If there's one politician who is no stranger to gun violence, it's former Rep. Gabby Giffords of Arizona. The then-Democratic lawmaker survived a gunshot to the head in an assassination attempt back in 2011, an incident that left six others dead. Now, Giffords' gun control group is suing the Trump administration in an attempt to obtain any possible documented communication between the National Rifle Association and White House officials.
The Giffords Law Center to Prevent Gun Violence is seeking information about whether the National Rifle Association is influencing President Trump's gun policies. Giffords' group claims that, despite multiple FOIA requests for related documents, the Bureau of Alcohol, Tobacco, Firearms and Explosives has refused to cooperate. In response, the organization filed a lawsuit against the bureau on Tuesday in the U.S. District Court for the District of Columbia. (At the time of writing, the bureau had declined to publicly comment on the lawsuit.)
Giffords' gun control organization had specifically requested documents detailing Trump's policies on concealed carry reciprocity, exports of gun silencers, bump stocks and assault weapons, evidence that Donald Trump Jr. lobbied improperly on behalf of gun manufacturing companies, communication between gun lobbying groups and senior officials in the Trump administration after the Las Vegas massacre, and attempts by the NRA to work with the Bureau of Alcohol, Tobacco, Firearms and Explosives to review bump stock regulations.
The gunman in the Las Vegas mass shooting is thought to have modified his guns with bump stocks, enabling him to shoot in rapid fire. In other words, bump stocks can convert a semi-automatic rifle like an AR-15 into something just short of a machine gun, discharging 100 rounds in seven seconds.
Even the NRA broke their silence after the Las Vegas mass shooting to endorse regulations for bump stocks. In the same statement, the NRA claimed gun control laws would not stop further attacks. It also advocated a "right-to-carry" reciprocity law that would allow gun owners to carry weapons across state lines and disregard local carrying laws.
There's also a reason why Gifford's gun control advocacy group is digging into Donald Trump Jr.'s possibly inappropriate gun lobbying. While the President's oldest son is better known for his involvement with the alleged Trump-Russia collusion investigation, Trump Jr. also campaigns to overturn gun restrictions. He even starred in a promo video for a gun silencer manufacturer:
“The Trump administration appears willing to let the National Rifle Association dictate its federal gun safety policy, which includes remaining silent on how to stem our nation’s gun violence epidemic,” said Robyn Thomas, executive director of the Giffords Law Center, in a statement given to the Huffington Post. “Protecting the safety of Americans should be the top priority of any president. Unfortunately, gun lobby profits seem to be more important to President Trump.”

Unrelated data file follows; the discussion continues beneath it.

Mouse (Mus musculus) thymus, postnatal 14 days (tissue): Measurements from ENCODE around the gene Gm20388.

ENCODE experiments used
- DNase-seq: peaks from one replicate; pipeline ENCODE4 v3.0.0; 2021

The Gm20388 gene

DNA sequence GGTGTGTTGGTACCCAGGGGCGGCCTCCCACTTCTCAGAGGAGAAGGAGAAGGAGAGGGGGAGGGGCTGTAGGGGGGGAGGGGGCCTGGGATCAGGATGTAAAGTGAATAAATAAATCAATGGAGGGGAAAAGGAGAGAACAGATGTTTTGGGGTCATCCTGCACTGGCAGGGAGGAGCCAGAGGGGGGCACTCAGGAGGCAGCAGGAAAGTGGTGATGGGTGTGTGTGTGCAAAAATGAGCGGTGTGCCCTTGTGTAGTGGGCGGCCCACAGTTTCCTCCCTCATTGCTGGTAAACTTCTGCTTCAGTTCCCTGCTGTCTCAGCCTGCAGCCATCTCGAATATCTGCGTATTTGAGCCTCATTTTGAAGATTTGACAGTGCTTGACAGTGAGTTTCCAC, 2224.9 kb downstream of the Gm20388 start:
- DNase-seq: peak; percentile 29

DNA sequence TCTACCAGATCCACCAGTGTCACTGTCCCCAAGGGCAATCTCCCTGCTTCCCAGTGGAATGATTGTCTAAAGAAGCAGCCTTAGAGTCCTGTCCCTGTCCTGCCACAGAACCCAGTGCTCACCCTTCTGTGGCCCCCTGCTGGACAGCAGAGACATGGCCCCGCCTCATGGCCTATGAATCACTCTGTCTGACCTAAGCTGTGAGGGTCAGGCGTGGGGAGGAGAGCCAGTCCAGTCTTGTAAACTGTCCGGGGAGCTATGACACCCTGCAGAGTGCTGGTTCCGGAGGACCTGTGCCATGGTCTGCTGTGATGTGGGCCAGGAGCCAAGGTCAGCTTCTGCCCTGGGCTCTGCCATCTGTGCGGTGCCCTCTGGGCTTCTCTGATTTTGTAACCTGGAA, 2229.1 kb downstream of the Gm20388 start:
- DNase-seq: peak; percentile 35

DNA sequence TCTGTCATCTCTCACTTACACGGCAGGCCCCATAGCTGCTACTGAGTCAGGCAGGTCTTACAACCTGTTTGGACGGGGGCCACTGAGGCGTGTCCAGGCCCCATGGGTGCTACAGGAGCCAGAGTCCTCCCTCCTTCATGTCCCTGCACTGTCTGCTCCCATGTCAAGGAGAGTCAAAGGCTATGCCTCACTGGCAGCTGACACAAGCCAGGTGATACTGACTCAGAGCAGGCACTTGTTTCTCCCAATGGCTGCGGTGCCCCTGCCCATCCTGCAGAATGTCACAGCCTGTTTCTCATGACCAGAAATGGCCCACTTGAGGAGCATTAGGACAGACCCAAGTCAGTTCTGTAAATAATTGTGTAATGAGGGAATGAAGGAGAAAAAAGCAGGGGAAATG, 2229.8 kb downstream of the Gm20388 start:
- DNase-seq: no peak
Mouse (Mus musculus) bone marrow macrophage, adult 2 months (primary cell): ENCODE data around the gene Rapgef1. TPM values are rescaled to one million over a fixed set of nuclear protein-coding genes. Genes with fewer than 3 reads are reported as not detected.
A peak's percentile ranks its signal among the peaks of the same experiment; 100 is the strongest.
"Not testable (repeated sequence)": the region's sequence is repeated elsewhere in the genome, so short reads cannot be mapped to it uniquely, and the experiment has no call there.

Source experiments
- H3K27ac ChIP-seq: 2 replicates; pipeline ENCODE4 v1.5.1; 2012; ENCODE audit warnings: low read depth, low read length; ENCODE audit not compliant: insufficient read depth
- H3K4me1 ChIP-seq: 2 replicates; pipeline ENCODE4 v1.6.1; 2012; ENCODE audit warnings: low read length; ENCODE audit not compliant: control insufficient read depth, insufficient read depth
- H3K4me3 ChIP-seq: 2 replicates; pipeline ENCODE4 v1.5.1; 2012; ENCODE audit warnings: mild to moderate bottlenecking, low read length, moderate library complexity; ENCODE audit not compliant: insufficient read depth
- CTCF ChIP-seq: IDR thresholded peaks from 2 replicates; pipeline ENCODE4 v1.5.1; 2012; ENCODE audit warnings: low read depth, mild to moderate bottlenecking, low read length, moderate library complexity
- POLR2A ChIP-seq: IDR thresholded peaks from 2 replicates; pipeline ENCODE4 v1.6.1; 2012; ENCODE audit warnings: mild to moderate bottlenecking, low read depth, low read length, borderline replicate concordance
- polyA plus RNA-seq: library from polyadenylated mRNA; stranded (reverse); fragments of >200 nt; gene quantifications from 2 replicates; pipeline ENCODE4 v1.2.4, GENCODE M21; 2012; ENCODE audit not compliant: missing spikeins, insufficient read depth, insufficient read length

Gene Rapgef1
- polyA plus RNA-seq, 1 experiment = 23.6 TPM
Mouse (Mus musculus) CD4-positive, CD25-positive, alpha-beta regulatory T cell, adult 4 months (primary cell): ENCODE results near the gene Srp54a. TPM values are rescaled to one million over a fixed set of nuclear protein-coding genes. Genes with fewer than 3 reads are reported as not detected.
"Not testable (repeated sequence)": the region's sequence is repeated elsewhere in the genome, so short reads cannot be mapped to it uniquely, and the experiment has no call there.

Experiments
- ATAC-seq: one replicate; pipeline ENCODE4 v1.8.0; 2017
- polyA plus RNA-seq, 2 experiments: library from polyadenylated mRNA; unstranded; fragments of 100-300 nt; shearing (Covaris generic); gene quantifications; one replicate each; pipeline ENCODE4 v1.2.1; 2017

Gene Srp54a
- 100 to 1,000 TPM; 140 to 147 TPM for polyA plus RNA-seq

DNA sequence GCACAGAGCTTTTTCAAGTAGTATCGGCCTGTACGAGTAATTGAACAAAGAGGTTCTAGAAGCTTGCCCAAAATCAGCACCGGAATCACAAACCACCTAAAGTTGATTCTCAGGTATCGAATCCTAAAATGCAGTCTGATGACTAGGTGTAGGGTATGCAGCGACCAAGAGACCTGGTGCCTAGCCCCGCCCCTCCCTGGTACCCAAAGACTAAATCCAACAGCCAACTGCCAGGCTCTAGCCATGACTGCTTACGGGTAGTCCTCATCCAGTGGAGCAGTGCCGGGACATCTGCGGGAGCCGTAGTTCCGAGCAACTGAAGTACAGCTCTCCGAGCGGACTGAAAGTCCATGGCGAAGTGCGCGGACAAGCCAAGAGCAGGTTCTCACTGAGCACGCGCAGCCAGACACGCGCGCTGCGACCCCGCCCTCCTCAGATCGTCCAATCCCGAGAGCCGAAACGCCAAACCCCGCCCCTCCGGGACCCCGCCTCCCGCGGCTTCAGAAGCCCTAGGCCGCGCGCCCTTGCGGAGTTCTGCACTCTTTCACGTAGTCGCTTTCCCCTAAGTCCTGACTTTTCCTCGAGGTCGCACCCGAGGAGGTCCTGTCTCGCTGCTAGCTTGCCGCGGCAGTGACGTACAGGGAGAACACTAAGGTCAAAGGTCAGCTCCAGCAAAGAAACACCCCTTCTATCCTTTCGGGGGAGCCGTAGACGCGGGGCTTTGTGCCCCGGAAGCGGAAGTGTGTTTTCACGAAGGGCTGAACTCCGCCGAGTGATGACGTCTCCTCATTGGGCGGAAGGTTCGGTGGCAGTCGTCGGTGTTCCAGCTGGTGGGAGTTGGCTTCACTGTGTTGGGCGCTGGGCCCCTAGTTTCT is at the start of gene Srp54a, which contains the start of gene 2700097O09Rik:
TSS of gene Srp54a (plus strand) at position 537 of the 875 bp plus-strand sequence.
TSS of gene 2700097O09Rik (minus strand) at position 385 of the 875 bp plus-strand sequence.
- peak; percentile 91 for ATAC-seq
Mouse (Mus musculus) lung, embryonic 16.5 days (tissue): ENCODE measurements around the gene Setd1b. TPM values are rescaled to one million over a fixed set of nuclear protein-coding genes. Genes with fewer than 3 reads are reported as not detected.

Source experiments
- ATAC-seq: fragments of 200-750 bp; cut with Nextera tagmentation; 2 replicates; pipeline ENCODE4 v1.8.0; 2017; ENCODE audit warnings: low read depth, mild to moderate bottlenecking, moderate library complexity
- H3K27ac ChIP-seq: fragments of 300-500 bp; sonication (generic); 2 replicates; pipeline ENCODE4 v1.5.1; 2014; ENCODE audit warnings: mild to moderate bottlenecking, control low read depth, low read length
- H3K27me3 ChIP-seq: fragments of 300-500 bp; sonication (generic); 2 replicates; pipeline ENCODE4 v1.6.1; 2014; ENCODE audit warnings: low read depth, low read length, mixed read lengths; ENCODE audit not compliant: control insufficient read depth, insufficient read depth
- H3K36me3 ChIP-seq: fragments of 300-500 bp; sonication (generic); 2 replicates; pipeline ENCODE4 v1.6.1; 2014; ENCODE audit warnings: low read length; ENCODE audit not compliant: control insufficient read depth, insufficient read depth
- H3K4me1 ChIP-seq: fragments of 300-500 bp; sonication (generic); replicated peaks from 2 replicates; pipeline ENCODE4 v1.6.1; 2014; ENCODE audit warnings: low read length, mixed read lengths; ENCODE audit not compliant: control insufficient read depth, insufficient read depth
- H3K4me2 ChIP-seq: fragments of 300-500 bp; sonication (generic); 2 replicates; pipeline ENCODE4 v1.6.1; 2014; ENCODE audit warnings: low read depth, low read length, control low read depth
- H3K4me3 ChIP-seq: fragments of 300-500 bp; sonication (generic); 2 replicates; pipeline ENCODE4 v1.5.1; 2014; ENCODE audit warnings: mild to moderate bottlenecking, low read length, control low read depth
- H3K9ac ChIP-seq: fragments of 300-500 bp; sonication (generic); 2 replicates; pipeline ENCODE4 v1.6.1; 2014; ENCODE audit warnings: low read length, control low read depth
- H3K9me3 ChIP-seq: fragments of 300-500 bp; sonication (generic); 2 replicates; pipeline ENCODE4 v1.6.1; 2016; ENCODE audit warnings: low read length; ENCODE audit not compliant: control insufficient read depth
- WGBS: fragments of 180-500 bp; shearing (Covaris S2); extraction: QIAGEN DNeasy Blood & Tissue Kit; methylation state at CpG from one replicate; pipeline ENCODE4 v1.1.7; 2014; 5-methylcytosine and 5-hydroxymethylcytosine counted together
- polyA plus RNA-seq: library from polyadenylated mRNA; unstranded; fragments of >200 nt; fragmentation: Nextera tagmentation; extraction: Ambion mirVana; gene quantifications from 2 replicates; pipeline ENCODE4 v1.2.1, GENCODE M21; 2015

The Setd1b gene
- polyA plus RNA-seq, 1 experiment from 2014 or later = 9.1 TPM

Republican lawmakers have been caught reeling off gun policy arguments that sound like the NRA's talking points — talking points which the NRA reportedly distributed to the Trump administration. Since 1998, the NRA has spent more than $203 million on political activities, most of which was spent on independent campaigns, although contributions to politicians also make up a slice of the pie. At the time of writing, the NRA had not publicly commented on the Giffords Law Center lawsuit against the Trump administration.
President Trump has come under both criticism and praise for his comments following this week's Sutherland Springs mass shooting where a gunman killed 26 people in a Baptist church. He said a press conference that "hundreds more" would have died if the United States vetted gun buyers like it does immigrants. Trump also called the mass shooting a mental health problem, not a gun situation.
Trump has referred to himself as "a true friend" to the NRA and their "champion in the White House." His declaration came after he signed a resolution in February overturning a rule that would have prevented an estimated 75,000 people with mental disorders from buying guns. Former President Obama had pushed the rule during his presidency following the 2012 mass shooting at Sandy Hook Elementary School in Newton, Connecticut.